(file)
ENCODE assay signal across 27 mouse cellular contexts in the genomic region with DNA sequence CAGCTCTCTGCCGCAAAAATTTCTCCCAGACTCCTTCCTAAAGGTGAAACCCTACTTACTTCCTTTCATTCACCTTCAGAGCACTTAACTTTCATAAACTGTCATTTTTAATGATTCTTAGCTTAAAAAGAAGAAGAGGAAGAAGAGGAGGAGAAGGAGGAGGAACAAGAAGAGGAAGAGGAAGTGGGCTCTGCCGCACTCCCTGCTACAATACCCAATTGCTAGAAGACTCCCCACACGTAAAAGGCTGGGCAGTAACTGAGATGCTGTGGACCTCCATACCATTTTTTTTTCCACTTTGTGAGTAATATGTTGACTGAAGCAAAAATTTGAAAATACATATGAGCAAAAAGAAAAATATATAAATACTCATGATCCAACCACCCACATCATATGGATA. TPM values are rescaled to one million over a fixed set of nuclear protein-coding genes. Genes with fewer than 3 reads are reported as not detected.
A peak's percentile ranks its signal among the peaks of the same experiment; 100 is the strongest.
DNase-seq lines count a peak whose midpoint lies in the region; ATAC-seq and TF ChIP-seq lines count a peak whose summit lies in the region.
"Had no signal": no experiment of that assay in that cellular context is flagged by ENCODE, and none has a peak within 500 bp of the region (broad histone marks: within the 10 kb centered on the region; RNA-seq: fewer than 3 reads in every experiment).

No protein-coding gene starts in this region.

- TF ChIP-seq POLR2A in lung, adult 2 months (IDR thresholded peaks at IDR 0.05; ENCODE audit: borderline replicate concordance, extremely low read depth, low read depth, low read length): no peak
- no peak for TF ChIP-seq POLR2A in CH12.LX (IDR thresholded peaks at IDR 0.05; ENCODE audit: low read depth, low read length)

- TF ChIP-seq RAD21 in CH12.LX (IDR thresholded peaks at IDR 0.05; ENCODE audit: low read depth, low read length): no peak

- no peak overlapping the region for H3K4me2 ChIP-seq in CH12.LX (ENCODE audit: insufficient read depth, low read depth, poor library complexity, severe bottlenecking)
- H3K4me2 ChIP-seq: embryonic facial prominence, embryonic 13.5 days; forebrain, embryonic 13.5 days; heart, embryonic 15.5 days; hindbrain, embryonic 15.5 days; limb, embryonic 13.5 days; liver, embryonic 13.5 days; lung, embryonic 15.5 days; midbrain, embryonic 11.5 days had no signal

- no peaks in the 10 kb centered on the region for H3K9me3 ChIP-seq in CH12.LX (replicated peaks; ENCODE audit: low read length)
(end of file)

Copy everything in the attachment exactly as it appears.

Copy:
ENCODE assay signal across 27 mouse cellular contexts in the genomic region with DNA sequence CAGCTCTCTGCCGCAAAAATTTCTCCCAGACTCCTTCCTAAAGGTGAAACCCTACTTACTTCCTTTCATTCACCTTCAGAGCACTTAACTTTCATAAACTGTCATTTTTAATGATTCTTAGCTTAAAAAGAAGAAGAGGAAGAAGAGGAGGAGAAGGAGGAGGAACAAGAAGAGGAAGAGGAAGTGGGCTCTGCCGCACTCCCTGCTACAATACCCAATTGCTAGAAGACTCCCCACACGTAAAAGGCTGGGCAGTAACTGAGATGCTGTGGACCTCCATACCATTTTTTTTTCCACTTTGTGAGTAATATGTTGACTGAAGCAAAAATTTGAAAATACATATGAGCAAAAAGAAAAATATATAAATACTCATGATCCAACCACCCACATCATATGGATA. TPM values are rescaled to one million over a fixed set of nuclear protein-coding genes. Genes with fewer than 3 reads are reported as not detected.
A peak's percentile ranks its signal among the peaks of the same experiment; 100 is the strongest.
DNase-seq lines count a peak whose midpoint lies in the region; ATAC-seq and TF ChIP-seq lines count a peak whose summit lies in the region.
"Had no signal": no experiment of that assay in that cellular context is flagged by ENCODE, and none has a peak within 500 bp of the region (broad histone marks: within the 10 kb centered on the region; RNA-seq: fewer than 3 reads in every experiment).

No protein-coding gene starts in this region.

- TF ChIP-seq POLR2A in lung, adult 2 months (IDR thresholded peaks at IDR 0.05; ENCODE audit: borderline replicate concordance, extremely low read depth, low read depth, low read length): no peak
- no peak for TF ChIP-seq POLR2A in CH12.LX (IDR thresholded peaks at IDR 0.05; ENCODE audit: low read depth, low read length)

- TF ChIP-seq RAD21 in CH12.LX (IDR thresholded peaks at IDR 0.05; ENCODE audit: low read depth, low read length): no peak

- no peak overlapping the region for H3K4me2 ChIP-seq in CH12.LX (ENCODE audit: insufficient read depth, low read depth, poor library complexity, severe bottlenecking)
- H3K4me2 ChIP-seq: embryonic facial prominence, embryonic 13.5 days; forebrain, embryonic 13.5 days; heart, embryonic 15.5 days; hindbrain, embryonic 15.5 days; limb, embryonic 13.5 days; liver, embryonic 13.5 days; lung, embryonic 15.5 days; midbrain, embryonic 11.5 days had no signal

- no peaks in the 10 kb centered on the region for H3K9me3 ChIP-seq in CH12.LX (replicated peaks; ENCODE audit: low read length)